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Experimentally-determined characteristics of radiant systems for office buildings
- Jia, Hongyuan, Pang, Xiufeng, Haves, Philip
- Applied energy 2018 v.221 pp. 41-54
- air temperature, buildings, cooling, cooling systems, energy conservation, heat, heat tolerance, risk perception, solar radiation, temperature profiles, water temperature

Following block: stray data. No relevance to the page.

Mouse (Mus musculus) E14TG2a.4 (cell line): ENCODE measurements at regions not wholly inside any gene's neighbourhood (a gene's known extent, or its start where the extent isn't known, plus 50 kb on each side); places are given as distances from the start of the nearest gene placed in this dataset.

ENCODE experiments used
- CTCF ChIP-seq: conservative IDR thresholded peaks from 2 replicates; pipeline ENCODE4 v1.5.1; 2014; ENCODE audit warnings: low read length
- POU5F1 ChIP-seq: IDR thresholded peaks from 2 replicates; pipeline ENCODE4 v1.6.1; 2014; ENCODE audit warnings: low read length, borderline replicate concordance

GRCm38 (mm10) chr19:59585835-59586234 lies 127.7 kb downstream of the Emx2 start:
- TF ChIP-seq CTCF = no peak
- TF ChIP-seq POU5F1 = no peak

- Radiant heating and cooling systems have significant energy-saving potential and are gaining popularity in commercial buildings. The main aim of the experimental study reported here was to characterize the behavior of radiant cooling systems in a typical office environment, including the effect of ceiling fans on stratification, the variation in comfort conditions from perimeter to core, control on operative temperature vs. air temperature and the effect of carpet on cooling capacity. The goal was to limit both the first cost and the perceived risk associated with such systems. Two types of radiant systems, the radiant ceiling panel (RCP) system and the radiant slab (RS) system, were investigated. The experiments were carried out in one of the test cells that constitute the FLEXLAB test facility at the Lawrence Berkeley National Laboratory in March and April 2016. In total, ten test cases (five for RCP and five for RS) were performed, covering a range of operational conditions. In cooling mode, the air temperature stratification is relatively small in the RCP, with a maximum value of 1.6 K. The observed stratification effect was significantly greater in the RS, twice as much as that in the RCP. The maximum increase in dry bulb temperature in the perimeter zone due to solar radiation was 1.2 K for RCP and 0.9 K for RS – too small to have a significant impact on thermal comfort. The use of ceiling fans was able to reduce any excess stratification and provide better indoor comfort, if required. The use of thin carpet requires a 1 K lower supply chilled water temperature to compensate for the added thermal resistance, somewhat reducing the opportunities for water-side free cooling and increasing the risk of condensation. In both systems, the difference between the room operative temperature and the room air temperature is small when the cooling loads are met by the radiant systems. This makes it possible to use the air temperature to control the radiant systems in lieu of the operative temperature, reducing both first cost and maintenance costs.